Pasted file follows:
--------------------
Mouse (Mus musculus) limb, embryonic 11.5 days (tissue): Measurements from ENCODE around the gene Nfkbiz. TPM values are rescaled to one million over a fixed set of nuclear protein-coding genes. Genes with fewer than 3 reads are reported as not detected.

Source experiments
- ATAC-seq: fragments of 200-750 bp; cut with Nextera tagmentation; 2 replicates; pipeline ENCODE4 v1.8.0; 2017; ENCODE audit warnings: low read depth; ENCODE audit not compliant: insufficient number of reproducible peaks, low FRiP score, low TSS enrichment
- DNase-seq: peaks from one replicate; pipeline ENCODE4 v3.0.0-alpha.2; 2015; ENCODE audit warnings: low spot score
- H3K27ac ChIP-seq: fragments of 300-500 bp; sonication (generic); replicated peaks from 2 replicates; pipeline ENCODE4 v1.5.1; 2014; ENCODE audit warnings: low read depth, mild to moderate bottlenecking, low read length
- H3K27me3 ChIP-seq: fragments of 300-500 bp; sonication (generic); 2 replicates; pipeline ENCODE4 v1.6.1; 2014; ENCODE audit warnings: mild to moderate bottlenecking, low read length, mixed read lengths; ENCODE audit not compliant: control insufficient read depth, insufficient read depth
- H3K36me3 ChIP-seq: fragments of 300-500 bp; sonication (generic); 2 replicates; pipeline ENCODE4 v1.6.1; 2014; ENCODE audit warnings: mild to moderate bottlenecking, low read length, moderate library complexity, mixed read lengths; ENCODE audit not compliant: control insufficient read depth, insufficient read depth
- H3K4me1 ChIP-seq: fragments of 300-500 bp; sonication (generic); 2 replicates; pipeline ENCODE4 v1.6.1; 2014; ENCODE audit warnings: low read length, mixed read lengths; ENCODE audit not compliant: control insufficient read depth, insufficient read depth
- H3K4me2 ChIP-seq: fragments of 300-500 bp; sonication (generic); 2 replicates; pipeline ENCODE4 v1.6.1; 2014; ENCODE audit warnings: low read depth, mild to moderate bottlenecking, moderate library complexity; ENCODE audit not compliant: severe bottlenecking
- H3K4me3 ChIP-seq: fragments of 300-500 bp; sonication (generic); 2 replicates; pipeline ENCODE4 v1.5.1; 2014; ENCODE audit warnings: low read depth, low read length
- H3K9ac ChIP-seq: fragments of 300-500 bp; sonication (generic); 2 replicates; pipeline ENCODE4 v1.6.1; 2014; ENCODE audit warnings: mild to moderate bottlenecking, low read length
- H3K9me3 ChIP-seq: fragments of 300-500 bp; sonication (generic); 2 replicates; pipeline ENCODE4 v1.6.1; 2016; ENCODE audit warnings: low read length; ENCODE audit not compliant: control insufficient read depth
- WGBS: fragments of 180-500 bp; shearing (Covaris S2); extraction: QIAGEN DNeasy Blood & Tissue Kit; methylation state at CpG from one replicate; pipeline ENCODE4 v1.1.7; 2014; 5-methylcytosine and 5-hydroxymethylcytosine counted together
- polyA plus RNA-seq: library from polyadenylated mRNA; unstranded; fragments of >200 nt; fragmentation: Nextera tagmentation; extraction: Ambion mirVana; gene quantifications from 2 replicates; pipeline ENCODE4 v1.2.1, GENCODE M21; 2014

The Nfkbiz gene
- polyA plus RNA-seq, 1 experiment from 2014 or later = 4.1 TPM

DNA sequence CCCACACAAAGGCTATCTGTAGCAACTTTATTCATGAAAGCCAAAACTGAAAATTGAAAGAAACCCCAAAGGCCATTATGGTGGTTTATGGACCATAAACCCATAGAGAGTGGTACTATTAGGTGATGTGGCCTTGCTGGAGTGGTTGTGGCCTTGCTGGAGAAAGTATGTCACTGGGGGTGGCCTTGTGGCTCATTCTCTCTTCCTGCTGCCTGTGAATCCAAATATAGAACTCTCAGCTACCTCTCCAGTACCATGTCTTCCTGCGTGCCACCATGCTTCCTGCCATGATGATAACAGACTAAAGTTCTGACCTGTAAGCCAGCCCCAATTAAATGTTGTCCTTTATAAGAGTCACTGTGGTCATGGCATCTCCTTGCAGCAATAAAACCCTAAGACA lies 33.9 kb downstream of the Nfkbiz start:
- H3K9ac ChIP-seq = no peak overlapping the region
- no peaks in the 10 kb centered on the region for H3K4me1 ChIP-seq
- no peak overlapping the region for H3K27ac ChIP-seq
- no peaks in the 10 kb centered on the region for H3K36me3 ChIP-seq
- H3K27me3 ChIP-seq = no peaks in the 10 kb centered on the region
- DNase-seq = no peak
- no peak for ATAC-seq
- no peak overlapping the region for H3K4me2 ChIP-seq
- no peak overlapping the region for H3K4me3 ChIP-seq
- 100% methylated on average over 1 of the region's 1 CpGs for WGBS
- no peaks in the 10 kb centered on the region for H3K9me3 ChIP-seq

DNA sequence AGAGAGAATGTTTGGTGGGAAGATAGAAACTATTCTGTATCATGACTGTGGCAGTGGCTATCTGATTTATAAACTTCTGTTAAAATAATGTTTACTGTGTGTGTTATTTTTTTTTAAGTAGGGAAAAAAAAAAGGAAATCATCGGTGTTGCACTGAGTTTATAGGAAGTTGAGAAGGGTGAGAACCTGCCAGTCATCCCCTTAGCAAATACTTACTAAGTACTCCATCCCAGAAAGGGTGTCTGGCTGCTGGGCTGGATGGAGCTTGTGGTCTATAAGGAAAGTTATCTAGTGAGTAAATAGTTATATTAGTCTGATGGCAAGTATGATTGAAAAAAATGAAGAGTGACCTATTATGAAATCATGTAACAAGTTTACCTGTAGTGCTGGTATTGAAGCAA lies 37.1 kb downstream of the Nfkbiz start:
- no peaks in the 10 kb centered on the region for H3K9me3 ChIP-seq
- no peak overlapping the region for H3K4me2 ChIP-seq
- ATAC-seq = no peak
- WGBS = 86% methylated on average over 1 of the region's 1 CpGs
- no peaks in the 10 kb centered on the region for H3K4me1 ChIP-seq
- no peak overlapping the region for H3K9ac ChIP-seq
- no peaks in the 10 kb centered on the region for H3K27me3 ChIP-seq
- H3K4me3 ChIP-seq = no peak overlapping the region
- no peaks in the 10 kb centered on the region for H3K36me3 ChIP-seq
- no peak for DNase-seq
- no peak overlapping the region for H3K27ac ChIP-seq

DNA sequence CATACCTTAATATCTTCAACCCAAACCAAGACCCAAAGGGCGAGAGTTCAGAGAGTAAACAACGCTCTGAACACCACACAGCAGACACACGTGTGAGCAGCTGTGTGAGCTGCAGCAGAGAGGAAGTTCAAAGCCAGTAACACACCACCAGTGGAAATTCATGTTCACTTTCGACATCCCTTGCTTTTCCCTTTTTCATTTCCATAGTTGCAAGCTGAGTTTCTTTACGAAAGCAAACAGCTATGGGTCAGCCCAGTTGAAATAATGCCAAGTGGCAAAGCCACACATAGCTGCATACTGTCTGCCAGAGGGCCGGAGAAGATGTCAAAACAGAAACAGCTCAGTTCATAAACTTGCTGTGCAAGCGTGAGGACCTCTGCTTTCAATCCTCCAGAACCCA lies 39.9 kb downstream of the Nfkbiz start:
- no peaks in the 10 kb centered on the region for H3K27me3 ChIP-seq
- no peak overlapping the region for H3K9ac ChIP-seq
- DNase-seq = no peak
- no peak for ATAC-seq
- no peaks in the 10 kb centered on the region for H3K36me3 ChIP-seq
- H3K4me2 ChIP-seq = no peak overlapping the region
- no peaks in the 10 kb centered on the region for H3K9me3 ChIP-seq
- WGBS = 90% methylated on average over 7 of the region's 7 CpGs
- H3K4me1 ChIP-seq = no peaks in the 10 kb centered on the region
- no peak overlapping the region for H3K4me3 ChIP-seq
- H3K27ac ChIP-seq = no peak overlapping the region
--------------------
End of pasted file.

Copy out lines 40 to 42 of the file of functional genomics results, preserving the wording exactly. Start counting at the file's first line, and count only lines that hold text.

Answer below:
- no peak overlapping the region for H3K27ac ChIP-seq

DNA sequence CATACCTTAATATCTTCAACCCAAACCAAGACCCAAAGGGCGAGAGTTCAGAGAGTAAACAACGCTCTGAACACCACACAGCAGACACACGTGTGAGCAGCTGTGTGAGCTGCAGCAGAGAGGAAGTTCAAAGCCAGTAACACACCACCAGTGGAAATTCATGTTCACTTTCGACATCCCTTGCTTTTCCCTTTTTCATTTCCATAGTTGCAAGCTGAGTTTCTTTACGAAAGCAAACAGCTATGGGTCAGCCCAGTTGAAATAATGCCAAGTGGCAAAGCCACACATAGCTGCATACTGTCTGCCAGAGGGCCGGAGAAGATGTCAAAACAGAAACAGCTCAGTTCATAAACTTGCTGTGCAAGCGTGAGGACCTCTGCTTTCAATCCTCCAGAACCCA lies 39.9 kb downstream of the Nfkbiz start:
- no peaks in the 10 kb centered on the region for H3K27me3 ChIP-seq